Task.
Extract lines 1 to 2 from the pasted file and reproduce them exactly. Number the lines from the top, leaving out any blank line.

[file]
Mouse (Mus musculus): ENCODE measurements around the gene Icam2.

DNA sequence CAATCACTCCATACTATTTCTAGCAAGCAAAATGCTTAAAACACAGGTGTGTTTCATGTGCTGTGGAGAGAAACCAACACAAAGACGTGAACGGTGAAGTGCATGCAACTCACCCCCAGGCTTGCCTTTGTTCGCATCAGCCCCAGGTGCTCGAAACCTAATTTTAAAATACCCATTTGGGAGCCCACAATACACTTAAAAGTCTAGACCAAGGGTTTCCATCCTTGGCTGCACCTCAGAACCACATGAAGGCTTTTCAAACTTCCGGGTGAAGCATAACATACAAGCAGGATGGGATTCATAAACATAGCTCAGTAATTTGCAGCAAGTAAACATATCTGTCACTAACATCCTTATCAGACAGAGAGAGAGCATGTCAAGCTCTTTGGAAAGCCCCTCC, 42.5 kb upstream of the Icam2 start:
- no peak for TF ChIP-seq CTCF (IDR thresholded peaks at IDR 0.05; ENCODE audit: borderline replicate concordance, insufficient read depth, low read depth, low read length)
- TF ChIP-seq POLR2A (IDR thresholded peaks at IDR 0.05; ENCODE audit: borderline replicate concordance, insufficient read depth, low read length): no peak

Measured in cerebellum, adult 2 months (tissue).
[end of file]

Mouse (Mus musculus): ENCODE measurements around the gene Icam2.

DNA sequence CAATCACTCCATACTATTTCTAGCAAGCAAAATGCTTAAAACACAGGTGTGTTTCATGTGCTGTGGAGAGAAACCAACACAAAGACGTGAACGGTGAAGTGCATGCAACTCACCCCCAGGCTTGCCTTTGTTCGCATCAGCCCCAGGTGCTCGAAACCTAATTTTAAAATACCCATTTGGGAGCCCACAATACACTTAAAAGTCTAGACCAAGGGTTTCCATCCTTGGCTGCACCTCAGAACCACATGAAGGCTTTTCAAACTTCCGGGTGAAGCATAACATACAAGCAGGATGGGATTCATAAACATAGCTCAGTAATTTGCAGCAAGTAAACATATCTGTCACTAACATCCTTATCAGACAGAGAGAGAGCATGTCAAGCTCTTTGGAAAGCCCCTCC, 42.5 kb upstream of the Icam2 start: